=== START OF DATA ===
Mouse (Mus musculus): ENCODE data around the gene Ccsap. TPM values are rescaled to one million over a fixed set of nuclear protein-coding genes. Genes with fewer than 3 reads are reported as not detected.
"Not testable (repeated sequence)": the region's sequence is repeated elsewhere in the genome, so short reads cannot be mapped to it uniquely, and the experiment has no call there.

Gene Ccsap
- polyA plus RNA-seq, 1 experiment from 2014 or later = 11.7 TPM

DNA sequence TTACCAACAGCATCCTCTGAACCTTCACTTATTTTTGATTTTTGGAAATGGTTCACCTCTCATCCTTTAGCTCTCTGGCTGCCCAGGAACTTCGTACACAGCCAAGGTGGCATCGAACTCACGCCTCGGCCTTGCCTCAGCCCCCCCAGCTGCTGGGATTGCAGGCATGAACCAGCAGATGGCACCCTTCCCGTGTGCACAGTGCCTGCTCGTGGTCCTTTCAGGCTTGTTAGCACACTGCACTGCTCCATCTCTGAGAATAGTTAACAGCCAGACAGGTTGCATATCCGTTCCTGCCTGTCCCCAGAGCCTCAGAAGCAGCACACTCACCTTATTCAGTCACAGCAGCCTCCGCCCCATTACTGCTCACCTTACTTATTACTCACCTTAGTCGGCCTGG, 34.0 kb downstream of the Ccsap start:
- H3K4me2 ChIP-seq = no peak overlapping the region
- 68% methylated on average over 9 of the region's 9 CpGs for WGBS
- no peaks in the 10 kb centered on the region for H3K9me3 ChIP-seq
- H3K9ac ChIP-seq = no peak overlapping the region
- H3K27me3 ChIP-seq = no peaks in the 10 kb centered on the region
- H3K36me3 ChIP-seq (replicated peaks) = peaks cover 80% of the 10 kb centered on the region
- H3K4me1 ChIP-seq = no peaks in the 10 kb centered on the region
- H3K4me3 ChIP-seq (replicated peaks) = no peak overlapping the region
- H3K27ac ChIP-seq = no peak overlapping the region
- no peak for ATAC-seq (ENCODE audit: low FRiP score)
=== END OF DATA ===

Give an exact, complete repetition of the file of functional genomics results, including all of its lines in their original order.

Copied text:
Mouse (Mus musculus): ENCODE data around the gene Ccsap. TPM values are rescaled to one million over a fixed set of nuclear protein-coding genes. Genes with fewer than 3 reads are reported as not detected.
"Not testable (repeated sequence)": the region's sequence is repeated elsewhere in the genome, so short reads cannot be mapped to it uniquely, and the experiment has no call there.

Gene Ccsap
- polyA plus RNA-seq, 1 experiment from 2014 or later = 11.7 TPM

DNA sequence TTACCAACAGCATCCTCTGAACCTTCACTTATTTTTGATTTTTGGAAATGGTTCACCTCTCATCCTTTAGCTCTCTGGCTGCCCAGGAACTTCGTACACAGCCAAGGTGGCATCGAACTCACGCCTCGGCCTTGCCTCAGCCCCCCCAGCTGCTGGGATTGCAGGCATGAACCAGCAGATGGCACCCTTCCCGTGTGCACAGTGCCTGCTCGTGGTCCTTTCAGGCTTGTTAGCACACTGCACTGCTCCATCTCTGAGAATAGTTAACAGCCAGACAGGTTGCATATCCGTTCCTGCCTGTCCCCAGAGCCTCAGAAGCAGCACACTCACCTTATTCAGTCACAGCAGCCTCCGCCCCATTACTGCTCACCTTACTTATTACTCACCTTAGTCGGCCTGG, 34.0 kb downstream of the Ccsap start:
- H3K4me2 ChIP-seq = no peak overlapping the region
- 68% methylated on average over 9 of the region's 9 CpGs for WGBS
- no peaks in the 10 kb centered on the region for H3K9me3 ChIP-seq
- H3K9ac ChIP-seq = no peak overlapping the region
- H3K27me3 ChIP-seq = no peaks in the 10 kb centered on the region
- H3K36me3 ChIP-seq (replicated peaks) = peaks cover 80% of the 10 kb centered on the region
- H3K4me1 ChIP-seq = no peaks in the 10 kb centered on the region
- H3K4me3 ChIP-seq (replicated peaks) = no peak overlapping the region
- H3K27ac ChIP-seq = no peak overlapping the region
- no peak for ATAC-seq (ENCODE audit: low FRiP score)